Garage. Wednesday , April 11th , 2018 - 00:21:27 AM
The shelving manufacturer will measure the load carrying capacities of each individual component and together as a shelving system to come up with a maximum shelf capacity and rating. It is very important to note that the rating given to a shelving system is based on slowly adding weight, evenly distributing it over the entire shelf. It will not support that weight if concentrated on one part of the shelf. The manufacturers rate their shelves as light duty, medium duty etc. Do not to let these ratings determine your design selection as every manufacturer rates their shelves differently and there is no commonly adopted rating system. Only careful consideration of the shelf’s intended use should be given when choosing a shelving design to prevent catastrophic structure failure.
There are a lot of things that we can do to protect and beautify our home. Sometimes, protecting and enhancing their looks can go hand in hand. One of the most used and abused parts of the house is the garage. It is where you park your motorcycle or car, fix stuff, change the oil or just hangout and drink with buddies.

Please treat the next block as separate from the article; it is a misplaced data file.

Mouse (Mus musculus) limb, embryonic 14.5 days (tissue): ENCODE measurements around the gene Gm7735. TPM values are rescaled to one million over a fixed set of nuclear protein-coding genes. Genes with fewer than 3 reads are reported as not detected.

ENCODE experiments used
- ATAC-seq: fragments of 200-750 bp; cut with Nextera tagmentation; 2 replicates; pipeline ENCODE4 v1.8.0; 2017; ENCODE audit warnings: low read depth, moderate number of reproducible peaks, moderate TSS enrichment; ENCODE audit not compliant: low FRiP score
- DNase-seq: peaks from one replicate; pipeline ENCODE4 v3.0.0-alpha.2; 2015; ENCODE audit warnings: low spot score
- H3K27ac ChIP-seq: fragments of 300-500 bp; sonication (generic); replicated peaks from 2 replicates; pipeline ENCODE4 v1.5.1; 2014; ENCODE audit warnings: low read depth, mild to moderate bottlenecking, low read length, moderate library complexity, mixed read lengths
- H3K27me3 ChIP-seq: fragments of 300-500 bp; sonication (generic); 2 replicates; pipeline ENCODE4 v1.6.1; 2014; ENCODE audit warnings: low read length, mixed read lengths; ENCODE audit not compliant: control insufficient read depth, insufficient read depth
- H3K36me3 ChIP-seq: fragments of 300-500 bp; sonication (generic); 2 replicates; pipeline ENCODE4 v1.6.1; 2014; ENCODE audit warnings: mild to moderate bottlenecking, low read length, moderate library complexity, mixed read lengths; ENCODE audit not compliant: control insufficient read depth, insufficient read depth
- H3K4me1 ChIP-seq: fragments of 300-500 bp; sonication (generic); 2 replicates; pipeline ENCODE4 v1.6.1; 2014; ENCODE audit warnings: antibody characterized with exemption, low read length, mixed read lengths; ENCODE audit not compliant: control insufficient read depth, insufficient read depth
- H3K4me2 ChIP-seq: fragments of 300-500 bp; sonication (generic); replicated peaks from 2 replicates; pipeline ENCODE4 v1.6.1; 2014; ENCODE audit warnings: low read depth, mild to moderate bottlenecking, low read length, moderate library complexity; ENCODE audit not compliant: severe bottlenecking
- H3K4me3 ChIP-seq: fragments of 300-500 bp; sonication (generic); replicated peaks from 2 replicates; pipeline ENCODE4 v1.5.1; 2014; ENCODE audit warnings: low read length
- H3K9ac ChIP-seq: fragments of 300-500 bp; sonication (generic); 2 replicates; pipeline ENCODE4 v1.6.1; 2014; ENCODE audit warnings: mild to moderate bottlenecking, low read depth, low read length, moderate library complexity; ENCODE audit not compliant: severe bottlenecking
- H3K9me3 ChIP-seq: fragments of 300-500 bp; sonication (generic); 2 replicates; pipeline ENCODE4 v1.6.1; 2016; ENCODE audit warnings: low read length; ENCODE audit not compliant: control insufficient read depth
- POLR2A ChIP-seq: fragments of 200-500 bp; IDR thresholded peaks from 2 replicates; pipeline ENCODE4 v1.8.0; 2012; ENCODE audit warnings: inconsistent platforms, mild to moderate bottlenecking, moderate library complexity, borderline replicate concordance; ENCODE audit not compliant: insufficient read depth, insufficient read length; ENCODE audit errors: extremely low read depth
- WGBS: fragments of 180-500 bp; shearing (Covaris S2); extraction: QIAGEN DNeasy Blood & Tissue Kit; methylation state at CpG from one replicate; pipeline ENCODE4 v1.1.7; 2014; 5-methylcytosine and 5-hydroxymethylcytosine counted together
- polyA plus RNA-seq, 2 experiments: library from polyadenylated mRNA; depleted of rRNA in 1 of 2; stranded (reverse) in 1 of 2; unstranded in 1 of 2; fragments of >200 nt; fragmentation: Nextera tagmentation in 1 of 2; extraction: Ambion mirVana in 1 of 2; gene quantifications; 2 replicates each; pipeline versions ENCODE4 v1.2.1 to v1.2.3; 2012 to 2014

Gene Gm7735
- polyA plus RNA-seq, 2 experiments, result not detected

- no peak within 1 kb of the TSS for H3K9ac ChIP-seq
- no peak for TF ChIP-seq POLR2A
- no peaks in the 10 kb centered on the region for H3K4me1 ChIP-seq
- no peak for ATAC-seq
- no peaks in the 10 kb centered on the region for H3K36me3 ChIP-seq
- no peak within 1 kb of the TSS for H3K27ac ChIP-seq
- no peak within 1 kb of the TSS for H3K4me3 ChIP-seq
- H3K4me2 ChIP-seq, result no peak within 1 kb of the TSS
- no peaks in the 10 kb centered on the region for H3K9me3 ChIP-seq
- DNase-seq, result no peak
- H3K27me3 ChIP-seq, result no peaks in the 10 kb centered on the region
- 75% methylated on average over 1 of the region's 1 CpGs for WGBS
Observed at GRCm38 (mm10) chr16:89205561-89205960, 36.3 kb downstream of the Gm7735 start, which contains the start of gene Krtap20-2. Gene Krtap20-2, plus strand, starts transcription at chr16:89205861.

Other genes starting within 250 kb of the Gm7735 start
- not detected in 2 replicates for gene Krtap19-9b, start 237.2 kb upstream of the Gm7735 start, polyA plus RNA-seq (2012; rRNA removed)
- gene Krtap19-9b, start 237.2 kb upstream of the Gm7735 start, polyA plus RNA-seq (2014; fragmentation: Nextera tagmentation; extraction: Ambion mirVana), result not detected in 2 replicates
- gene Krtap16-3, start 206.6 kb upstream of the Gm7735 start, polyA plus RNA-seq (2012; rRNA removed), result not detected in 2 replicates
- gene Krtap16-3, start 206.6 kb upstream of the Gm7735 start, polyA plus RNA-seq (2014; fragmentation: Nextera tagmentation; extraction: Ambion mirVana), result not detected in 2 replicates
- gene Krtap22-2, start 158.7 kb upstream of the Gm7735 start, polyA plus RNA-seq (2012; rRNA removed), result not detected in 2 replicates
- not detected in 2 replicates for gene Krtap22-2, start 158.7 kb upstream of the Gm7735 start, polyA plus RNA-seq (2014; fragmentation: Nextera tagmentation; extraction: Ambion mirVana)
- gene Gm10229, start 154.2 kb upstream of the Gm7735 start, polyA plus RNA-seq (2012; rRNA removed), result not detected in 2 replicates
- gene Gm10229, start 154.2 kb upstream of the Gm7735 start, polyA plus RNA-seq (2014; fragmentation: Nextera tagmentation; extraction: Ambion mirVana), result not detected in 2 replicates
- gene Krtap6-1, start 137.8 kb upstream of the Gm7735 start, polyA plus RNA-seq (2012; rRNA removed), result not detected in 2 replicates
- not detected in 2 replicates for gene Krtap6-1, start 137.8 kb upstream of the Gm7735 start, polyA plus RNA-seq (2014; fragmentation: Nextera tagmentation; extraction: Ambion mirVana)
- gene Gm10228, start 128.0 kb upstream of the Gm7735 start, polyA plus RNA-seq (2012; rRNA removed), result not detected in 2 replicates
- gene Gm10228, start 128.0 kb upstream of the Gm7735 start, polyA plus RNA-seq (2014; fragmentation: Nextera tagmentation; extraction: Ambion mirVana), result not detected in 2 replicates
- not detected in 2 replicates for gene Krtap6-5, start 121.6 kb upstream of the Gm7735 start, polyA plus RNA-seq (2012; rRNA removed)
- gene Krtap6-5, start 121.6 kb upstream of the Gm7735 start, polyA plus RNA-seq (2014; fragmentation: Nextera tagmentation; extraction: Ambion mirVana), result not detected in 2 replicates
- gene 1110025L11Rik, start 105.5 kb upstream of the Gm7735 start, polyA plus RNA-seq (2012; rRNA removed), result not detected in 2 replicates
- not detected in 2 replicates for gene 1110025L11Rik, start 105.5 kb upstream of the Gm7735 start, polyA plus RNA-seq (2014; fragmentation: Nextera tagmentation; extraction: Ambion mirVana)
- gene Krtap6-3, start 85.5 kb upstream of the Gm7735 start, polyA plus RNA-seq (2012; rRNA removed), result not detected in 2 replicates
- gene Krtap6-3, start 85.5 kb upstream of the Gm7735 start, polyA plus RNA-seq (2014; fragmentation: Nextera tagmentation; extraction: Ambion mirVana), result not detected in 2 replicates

A common material for pre-manufactured workbench legs and supports is steel sheet. As we discussed in our previous article "A Handy Guide on Shelving Systems for the Home Garage and Workplace", the thickness of sheet metal is called its gauge and the lower its gauge number is, the thicker the steel is. Steel sheet ranges from about 30 gauge to 8 gauge, with thinner 30+ gauge material called foil and thicker 8 gauge or less material called plate. Typical workbench supports range from around 12 to 16 gauge. Stringers and lower shelves add stability and strength to the legs and allow for heavier loads to be applied. They do this by connecting the legs together below the worktop and forming a rigid structure that helps support itself. Without additional support the workbench legs would easily fold under and collapse when weight is applied. The design may favor stringers alone if the workbench is intended to be used while sitting, allowing for the person’s legs to extend under the worktop. Lower shelves may also be incorporated into the design for storage below the worktop surface, and may be partial or full sized shelves depending on its use. Though load carrying capacities are frequently not listed on workbenches, a general rule of thumb is to use a thicker gauge steel support structure for heavier duty workbench applications.
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